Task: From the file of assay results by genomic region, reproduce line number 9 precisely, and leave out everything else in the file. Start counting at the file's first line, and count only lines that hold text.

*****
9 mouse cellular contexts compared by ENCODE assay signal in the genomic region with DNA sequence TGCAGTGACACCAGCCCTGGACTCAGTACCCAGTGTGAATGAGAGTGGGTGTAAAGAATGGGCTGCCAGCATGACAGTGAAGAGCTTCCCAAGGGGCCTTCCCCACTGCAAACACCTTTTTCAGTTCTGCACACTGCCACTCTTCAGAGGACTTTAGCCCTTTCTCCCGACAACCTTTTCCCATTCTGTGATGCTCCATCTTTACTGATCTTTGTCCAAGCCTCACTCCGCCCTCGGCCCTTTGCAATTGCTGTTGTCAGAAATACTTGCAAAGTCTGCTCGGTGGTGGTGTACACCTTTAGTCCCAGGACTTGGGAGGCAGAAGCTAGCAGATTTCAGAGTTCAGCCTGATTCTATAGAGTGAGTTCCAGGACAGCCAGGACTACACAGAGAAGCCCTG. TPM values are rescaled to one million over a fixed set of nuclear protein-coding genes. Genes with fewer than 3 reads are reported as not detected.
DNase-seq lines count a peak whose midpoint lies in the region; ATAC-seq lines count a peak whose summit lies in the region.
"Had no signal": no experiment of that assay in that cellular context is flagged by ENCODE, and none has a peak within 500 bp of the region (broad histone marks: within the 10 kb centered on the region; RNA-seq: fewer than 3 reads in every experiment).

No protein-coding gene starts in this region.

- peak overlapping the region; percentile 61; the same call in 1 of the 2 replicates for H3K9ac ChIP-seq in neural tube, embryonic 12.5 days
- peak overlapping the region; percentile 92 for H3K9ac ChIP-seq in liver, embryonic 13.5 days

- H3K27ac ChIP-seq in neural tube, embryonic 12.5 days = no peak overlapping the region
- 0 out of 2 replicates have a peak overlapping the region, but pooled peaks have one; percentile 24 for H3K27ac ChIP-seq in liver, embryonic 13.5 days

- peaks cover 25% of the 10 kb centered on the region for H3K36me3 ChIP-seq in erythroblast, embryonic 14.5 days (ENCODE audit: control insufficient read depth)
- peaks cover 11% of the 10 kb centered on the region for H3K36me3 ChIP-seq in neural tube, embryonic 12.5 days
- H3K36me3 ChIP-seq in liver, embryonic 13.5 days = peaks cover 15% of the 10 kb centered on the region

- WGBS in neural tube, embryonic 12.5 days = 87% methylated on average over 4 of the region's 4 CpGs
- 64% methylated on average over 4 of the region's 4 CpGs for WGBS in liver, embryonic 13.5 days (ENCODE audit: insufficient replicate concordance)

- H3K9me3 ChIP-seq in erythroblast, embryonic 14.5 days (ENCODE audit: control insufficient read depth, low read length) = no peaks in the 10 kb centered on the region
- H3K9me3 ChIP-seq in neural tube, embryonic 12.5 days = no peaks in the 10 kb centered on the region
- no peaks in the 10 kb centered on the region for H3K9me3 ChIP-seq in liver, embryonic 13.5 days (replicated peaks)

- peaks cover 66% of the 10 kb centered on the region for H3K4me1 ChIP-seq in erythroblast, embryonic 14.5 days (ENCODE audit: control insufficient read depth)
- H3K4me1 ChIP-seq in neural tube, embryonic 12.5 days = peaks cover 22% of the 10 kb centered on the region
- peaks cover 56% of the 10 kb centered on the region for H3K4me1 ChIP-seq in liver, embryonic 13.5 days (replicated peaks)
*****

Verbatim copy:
- peaks cover 25% of the 10 kb centered on the region for H3K36me3 ChIP-seq in erythroblast, embryonic 14.5 days (ENCODE audit: control insufficient read depth)